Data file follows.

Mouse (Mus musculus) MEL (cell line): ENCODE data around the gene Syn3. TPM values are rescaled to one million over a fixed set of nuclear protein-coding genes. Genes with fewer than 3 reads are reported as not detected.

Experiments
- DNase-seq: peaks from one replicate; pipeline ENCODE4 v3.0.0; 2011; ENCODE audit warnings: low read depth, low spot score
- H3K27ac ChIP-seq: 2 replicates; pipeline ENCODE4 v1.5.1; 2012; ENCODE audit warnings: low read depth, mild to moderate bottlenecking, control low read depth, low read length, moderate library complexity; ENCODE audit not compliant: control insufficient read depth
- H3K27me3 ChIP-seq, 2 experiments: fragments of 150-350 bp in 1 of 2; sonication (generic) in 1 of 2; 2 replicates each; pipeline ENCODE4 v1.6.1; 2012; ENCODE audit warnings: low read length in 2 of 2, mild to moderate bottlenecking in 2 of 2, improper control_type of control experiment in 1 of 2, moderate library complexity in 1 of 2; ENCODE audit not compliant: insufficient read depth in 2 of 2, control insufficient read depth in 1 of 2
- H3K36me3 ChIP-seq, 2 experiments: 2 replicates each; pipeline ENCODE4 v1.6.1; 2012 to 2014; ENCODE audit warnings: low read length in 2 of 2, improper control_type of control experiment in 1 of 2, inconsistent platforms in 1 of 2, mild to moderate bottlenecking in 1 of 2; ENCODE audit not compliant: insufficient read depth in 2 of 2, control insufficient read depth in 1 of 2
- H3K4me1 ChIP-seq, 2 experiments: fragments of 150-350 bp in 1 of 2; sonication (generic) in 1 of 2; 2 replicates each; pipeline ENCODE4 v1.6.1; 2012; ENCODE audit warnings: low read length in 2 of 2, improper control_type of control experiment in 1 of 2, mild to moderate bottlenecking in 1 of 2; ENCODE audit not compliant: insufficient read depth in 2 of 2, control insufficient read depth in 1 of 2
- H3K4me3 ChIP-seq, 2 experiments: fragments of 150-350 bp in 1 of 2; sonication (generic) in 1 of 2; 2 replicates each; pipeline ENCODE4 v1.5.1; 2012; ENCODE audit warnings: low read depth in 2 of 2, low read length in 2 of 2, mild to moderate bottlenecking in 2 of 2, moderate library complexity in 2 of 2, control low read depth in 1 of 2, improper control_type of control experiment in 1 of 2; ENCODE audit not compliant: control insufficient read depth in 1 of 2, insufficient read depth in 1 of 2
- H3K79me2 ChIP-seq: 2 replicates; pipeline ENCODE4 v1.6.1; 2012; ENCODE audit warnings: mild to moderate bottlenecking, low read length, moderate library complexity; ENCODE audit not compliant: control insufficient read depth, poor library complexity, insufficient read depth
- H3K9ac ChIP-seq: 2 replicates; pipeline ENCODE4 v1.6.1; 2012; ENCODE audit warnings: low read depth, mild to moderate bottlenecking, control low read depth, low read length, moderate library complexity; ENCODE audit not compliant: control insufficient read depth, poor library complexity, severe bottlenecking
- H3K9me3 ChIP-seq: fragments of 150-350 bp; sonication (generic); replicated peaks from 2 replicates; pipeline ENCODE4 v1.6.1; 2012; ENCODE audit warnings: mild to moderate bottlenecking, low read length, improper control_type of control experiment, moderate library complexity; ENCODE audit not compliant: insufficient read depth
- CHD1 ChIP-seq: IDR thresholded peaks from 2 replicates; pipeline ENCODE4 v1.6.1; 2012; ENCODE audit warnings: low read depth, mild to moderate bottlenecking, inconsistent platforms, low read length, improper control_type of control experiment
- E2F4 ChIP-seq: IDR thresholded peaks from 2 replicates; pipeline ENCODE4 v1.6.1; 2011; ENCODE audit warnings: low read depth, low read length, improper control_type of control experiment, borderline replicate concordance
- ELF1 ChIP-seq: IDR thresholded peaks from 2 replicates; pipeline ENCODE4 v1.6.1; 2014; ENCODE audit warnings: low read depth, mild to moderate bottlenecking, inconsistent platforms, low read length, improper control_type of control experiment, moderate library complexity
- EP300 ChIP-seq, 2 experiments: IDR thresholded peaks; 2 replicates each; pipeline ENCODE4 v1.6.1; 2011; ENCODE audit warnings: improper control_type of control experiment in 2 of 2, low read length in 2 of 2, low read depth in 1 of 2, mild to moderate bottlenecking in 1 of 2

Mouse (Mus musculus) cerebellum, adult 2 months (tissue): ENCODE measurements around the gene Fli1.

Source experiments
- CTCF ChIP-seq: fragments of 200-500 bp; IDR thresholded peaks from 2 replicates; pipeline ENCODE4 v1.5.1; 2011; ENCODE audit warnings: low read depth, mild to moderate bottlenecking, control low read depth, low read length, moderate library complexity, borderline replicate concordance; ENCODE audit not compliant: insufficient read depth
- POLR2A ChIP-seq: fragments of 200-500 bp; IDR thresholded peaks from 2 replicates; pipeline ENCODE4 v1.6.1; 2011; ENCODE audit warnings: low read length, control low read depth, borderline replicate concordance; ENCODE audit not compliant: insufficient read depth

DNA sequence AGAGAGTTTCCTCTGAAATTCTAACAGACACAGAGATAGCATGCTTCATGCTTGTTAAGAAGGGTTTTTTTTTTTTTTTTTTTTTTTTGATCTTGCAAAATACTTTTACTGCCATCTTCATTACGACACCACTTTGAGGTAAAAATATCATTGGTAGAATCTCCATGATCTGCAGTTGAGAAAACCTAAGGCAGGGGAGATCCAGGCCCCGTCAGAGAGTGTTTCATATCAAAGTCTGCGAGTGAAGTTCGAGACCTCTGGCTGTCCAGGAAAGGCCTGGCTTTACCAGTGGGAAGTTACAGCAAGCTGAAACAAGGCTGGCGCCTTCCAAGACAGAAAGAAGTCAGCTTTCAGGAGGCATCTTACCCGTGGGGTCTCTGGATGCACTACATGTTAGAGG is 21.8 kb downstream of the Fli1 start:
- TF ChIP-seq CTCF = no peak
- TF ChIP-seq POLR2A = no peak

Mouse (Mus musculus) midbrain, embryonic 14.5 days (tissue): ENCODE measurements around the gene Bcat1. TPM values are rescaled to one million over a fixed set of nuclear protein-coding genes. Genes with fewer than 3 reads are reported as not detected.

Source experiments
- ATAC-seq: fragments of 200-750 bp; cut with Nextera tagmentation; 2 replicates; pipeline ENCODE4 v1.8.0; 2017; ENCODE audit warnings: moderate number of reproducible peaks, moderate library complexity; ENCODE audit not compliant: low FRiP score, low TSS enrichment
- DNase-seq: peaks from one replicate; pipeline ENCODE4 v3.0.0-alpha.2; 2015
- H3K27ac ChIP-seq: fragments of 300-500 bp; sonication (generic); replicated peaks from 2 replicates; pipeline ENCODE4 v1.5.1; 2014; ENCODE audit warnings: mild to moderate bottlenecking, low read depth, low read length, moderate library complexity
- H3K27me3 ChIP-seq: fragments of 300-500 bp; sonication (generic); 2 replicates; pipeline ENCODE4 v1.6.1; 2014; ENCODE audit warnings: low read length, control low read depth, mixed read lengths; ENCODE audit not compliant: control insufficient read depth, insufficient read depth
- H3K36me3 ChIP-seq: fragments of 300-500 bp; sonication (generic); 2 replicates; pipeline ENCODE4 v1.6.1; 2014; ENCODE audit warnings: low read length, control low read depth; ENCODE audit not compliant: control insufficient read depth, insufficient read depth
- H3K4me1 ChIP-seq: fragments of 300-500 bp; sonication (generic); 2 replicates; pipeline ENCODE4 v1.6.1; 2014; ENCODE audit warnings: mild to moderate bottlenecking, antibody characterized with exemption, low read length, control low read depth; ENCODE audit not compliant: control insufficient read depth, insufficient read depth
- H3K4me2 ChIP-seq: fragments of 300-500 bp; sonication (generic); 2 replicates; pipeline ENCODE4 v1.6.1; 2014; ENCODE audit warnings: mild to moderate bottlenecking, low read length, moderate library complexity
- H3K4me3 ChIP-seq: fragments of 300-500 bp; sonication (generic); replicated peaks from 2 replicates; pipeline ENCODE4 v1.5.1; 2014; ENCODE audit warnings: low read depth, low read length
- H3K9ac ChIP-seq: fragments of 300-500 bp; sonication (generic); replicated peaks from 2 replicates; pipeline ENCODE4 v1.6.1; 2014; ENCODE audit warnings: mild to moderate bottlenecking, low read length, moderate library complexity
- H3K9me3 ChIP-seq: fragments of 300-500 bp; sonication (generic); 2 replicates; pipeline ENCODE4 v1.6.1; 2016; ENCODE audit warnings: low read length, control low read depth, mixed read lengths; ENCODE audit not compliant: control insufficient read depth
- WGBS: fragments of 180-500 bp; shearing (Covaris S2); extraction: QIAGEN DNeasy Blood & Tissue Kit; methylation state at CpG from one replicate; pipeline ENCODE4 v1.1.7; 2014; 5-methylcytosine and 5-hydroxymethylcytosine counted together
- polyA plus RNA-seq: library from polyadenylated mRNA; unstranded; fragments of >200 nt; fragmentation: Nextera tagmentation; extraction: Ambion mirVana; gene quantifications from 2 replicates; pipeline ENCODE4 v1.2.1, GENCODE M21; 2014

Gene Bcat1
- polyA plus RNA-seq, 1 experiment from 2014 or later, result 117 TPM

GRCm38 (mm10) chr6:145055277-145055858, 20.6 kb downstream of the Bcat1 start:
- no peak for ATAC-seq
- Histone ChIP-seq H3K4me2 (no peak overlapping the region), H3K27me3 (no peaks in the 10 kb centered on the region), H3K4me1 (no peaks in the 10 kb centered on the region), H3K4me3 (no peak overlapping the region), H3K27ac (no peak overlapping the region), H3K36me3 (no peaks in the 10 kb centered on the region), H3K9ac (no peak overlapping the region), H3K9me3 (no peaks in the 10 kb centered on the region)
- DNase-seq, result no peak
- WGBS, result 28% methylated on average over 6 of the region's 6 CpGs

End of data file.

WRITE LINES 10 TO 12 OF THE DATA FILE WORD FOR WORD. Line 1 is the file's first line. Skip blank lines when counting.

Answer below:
- H3K9ac ChIP-seq: 2 replicates; pipeline ENCODE4 v1.6.1; 2012; ENCODE audit warnings: low read depth, mild to moderate bottlenecking, control low read depth, low read length, moderate library complexity; ENCODE audit not compliant: control insufficient read depth, poor library complexity, severe bottlenecking
- H3K9me3 ChIP-seq: fragments of 150-350 bp; sonication (generic); replicated peaks from 2 replicates; pipeline ENCODE4 v1.6.1; 2012; ENCODE audit warnings: mild to moderate bottlenecking, low read length, improper control_type of control experiment, moderate library complexity; ENCODE audit not compliant: insufficient read depth
- CHD1 ChIP-seq: IDR thresholded peaks from 2 replicates; pipeline ENCODE4 v1.6.1; 2012; ENCODE audit warnings: low read depth, mild to moderate bottlenecking, inconsistent platforms, low read length, improper control_type of control experiment